Have you ever had a PCB design returned to you because a component that you placed conflicted with a mechanical feature? Missing even one conflict can cause a lot of grief when it comes time to install the circuit board into the final system. It certainly did in my case where that one part ended up in a location that ultimately wouldn’t fit in the device housing. The only way my layout would work was if I cut an opening in the enclosure for a large electrolytic capacitor.
PCB design is no longer a matter of laying out the board and then letting someone else worry about the rest, it takes true ECAD / MCAD co-design to get the job done quickly and correctly. Sadly though, a lot of PCB design systems are not up to this task, and designers still have to go through a laborious process of having their component placement verified through a system of reviews and prototype builds.
Fortunately, there are some PCB design tools that will allow you to do your own component placement to mechanical checking, and you can do this while you are still in layout. I have found that having this capability in my design tools has saved me a lot of time, cost, and embarrassment and I think that it could help a lot of other designers as well. Let me tell you more about what I mean.
As PCB designers we are used to working with a lot of rules with our component placement. Working in different zones or regions on the board for optimum component functionality is second nature to us as we group components for signal integrity or power delivery. Working with mechanical constraints is a very different beast and it can cause pain with traditional PCB layout tools if they don’t display shapes in 3D.
PCB layout systems usually display components as a 2 ½ D shape, meaning that the component shape itself is in 2D with a maximum height property attached to it. This means that the entire component will be referenced at a single height even though there may only be a small portion of it that is actually that tall.
Take a right-angle D-Sub connector for instance. The board edge of the connector is the tallest part yet the entire component will be referenced at that height like a boxy cube. Without the ability to see the design in 3D, you can only work in 2D with a DRC notification if the maximum height property has been violated.
Traditional 2D PCB placement view relying on height properties for clearance checking
For years, we were content to work within a 2 ½ D CAD environment (unless your capacitor sticks through the roof of your device – but let’s not bring up that painful memory again). Now, with the need for smaller boards to fit inside smaller devices for technologies like IoT, aerospace, and communications equipment, we need to work with tighter component placements than ever before.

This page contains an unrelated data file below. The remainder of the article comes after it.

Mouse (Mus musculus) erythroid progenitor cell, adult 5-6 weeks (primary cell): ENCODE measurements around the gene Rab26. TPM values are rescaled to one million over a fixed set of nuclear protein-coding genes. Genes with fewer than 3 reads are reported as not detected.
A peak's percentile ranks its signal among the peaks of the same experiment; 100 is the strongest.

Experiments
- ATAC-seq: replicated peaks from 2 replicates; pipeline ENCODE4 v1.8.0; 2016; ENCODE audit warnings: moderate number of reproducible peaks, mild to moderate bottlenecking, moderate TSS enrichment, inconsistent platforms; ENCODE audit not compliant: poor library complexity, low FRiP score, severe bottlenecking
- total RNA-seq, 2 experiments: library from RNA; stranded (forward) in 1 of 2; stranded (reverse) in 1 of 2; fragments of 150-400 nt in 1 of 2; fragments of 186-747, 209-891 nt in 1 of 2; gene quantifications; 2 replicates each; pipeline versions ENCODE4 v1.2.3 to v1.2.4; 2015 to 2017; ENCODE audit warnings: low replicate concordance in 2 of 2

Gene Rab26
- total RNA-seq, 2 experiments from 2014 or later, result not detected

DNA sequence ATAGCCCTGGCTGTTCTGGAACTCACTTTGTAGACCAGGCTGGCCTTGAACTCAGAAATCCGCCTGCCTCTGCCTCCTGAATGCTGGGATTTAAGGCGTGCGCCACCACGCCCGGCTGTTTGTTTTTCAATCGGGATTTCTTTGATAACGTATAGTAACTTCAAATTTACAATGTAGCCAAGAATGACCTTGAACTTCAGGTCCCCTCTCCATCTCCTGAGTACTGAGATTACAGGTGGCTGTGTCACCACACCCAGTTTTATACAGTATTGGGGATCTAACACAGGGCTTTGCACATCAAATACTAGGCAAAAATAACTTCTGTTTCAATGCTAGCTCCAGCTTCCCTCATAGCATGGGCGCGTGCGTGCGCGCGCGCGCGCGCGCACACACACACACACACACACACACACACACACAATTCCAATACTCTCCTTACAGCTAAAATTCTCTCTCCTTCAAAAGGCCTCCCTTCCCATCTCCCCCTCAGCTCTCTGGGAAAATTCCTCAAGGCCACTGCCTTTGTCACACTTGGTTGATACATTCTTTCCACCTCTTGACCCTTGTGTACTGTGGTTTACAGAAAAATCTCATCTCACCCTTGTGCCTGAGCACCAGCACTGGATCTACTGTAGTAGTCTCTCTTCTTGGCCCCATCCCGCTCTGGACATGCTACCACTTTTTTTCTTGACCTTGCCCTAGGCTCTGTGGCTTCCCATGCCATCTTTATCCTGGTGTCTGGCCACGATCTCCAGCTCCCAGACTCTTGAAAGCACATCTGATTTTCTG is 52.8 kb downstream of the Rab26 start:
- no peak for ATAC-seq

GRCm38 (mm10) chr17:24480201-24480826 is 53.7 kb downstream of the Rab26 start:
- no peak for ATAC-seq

A 2 ½ D design environment just doesn’t cut it anymore. An area on the board that should be OK to place a part could turn out to be a real violation because the part had a different contour than expected. Or the reverse may happen and you may move a component from its optimum position due to a 2 ½ D height violation only to find out that it would have in fact fit just fine where it was.
Adding to our problems as PCB designers are shrinking time and budget constraints. With design cycles getting shorter in order to meet time-to-market demands, there is less time and money for the reviews and prototype builds that we used to work with. Yes, you can still send your design files off to the mechanical engineering group and wait for them to get back to you on what components may be in violation.
This takes more time however and you may still have the same difficulties as before with them interpreting your 2 ½ D shapes. What you really need is to be able to see your shapes as well as the mechanical features that you are designing to all in the same 3D environment that you are doing the layout in. This way you can make immediate changes in your placement instead of waiting for someone else. The good news is, now you can.
The same board placement in 3D giving you full true clearance checking
The best PCB design tools today give you the ability to work within a 3D environment for placement verification and checking. To do this these tools will give you a variety of functions such as the ability to create 3D body objects either manually, or with auto-generation tools. You can also work with STEP models and exchange that data with MCAD systems.
With these capabilities, you will be able to import the mechanical CAD data and see immediately in 3D any component to mechanical feature placement violations and make the necessary changes. With functionality like this, you will truly be on your way to real ECAD / MCAD collaboration.
I have found that Altium Designer® is my tool of choice for the advanced 3D placement and MCAD features that we have been talking about here. Altium Designer gives me the ability to collaboratively co-design in order to reduce design iterations and initiate incremental design updates all within Altium Designer’s Native 3D™ engine.
With the ability to view and check my placement in 3D to the imported mechanical design files, I am able to get my designs done sooner and with a greater level of confidence that my components are placed where they should be for a successful design.
Altium is the PCB design software that has made a difference for us. Would you like to find out more about how Altium can help you to achieve a true ECAD and MCAD co-design workflow? Talk to an expert at Altium.